“Mom, Max needs your help!” Shrieks my daughter perched at the top of the stairs, staring at the closed bathroom door. What could my sixteen-year-old son possibly need help with that we didn’t cover when he was three, and we practiced aiming with Cheerios. I yell to him to confirm he needs assistance and assess the situation.
In a rather calm voice he replies “Mom, I think I need your help.” Shit! No really, it’s shit. The bottomless pit finally took out my toilet. I gear up in my hazmat outfit. Black industrial garbage can liner with two armhole cutouts and three holes for the face (nothing more embarrassing than suffocating and passing out in a clogged bowl), Sunday plastic newspaper sleeves for foot protection, Vick’s under the nose, hair up and under a plastic shower cap, and the look is complete with yellow dish gloves.
I can tell by a brief whiff and visual survey that he has been attempting to fix this issue alone, and by the looks of it, I would say… bowels were taking the lead by a head. I briefly thought about just burning the house down, but no, I’m still basking in the glory of getting the last strand of Christmas tinsel out of my carpet. I swear a liquid diet is going to be on the menu for the next month for this kid if I survive this.
Plunging is not effective; the situation now escalates, and I have 13 minutes to get to Home Depot before they close. It’s ok to peel into the parking lot because the only people out at 9:45 PM in 12-degree weather probably also have an emergency. It’s kind of like the food store the night before a snowstorm, and you need that loaf of bread that’s going to turn green in a week anyway.
A Turbo plunger in my left hand, and a plan B in my right, a contraption that looks like a plunger that mated with a bicycle pump and comes with five silver looking bullets filled with compressed air. I walk out all cocky mumbling “ I got this” which based on history means… this is going to be a shit show, literally. The contents of the toilet bowl have morphed into a living monster in the time I was gone. It laughed at turbo plunger, and I think I heard it heckle me, and spit at me. Plan B is primed, locked and loaded, plastic splash guard in place and on the count of three… release! Well, I’m guessing I hit an air pocket, or the monster threw up on me.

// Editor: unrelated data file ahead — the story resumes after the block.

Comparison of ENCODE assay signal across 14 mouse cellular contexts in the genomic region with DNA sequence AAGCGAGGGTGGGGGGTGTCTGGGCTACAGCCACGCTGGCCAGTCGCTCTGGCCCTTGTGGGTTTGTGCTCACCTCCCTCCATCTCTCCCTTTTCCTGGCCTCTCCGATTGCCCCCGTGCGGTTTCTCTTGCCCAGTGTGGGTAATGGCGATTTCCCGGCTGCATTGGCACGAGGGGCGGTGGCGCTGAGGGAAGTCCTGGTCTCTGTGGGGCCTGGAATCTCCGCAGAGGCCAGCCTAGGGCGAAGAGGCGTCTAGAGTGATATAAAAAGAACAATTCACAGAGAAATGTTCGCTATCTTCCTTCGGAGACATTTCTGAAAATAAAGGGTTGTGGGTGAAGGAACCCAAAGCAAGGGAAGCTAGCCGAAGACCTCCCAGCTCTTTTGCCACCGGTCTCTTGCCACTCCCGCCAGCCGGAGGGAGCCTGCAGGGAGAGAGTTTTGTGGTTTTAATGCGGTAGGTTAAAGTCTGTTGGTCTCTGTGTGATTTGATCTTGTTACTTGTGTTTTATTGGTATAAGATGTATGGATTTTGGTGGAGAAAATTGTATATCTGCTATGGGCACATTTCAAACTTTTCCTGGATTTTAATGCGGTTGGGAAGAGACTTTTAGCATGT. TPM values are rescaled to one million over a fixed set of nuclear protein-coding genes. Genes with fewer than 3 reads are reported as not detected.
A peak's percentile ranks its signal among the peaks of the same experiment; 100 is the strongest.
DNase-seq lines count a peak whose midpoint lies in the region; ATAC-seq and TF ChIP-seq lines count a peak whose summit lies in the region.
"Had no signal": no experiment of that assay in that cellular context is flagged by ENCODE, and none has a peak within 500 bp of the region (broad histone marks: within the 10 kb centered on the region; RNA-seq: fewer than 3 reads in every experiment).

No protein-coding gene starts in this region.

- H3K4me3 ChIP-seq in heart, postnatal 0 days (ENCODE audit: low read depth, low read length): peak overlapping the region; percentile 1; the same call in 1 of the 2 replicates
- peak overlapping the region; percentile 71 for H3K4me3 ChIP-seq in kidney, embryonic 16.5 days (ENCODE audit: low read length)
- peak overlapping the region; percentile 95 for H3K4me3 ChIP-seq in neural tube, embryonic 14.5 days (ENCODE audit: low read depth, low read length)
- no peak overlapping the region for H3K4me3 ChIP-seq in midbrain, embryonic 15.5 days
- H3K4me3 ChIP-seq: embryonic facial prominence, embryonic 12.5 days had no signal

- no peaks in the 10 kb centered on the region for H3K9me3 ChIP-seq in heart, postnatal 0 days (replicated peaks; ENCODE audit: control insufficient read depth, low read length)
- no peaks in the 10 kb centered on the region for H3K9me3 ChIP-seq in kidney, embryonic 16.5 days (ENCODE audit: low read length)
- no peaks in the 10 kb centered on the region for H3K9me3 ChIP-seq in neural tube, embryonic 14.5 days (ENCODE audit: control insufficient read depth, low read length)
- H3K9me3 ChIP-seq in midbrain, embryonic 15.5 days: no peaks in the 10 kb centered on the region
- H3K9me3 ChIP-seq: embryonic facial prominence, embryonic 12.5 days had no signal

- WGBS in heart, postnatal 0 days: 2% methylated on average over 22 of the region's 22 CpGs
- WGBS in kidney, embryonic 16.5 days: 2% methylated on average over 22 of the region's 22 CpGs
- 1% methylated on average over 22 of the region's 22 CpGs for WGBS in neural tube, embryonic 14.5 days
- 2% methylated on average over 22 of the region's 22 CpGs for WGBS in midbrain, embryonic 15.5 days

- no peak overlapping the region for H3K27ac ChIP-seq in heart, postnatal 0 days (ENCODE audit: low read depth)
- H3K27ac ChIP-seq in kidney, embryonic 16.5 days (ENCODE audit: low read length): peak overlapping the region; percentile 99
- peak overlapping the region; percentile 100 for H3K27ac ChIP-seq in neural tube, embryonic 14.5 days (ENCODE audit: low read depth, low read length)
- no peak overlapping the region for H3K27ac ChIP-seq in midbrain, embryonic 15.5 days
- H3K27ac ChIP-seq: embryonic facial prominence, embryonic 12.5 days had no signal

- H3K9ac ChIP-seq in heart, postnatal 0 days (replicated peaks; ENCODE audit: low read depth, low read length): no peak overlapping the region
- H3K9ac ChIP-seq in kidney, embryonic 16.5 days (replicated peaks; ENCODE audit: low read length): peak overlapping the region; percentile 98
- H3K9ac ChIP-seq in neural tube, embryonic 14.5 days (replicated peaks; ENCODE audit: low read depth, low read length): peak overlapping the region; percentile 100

What’s worse than being covered in raw sewage? That tiny little cold spot you feel, and despite the denial, you know its seepage through the hazmat protective gear. I am defeated and ask one of the people outside of the contamination area to call a 24-hour plumber. My daughter, feverishly typing on her phone tells me to try hot water and dish liquid. My judgment hazy, I agree to try this one last effort. We pour hot water and dish soap into the toilet, close the lid and wait 15 minutes. I sneak outside to call the plumber myself and claim failure. The one thing I have learned raising four children is to be able to diagnose toilet clog issues. You know the different sound from plunging if it’s organic matter from eating that 7th taco, versus a lego or plastic soldier. They are tricky bastards because they usually are standing with their arms and legs apart which masks the sound a bit and can be easily be confused with, well, poop.
The plumber is a nice guy and tells me if I have another bathroom, he’ll come out first thing in the morning and it will save me about $150. Done, see you in the morning I’ll put the coffee on. I go upstairs to at least clean the bathroom because that’s what we do because heaven forbid someone should see a dirty bathroom amidst an emergency. I lift the lid to now find my bowl full of bubbles about to overflow. As I’m scooping out suds, I notice half the water is gone. Excitement rushes me, and I quickly pour another pot of hot water in and begin to hear gurgling sounds. Energized, I grab my turbo plunger and go at it like it was the CPR test for Girl Scouts. Within seconds I hear a burping sound and woosh the monster retreats and the bowl emptied. A few more tests to make sure, and it worked! Tears welled up in my eyes, probably condensation from the garbage bag shirt but it was emotional anyway. Small accomplishments and a new-found respect for those professionals who do this on a daily basis, 24 hours a day.
Allison Stewart lives in a very small suburban town with her four children and her inappropriate, politically incorrect, incorrigible father. She works as a Patient Advocate at a Trauma Center by day and spends most evenings juggling sports, family events, fundraisers, broken down vehicles and meltdowns. Allison also makes an attempt at attending the gym several times a month……….usually on 20% off smoothie days. In her free time, she enjoys spending time with her guy who still gives her butterflies every time he winks at her.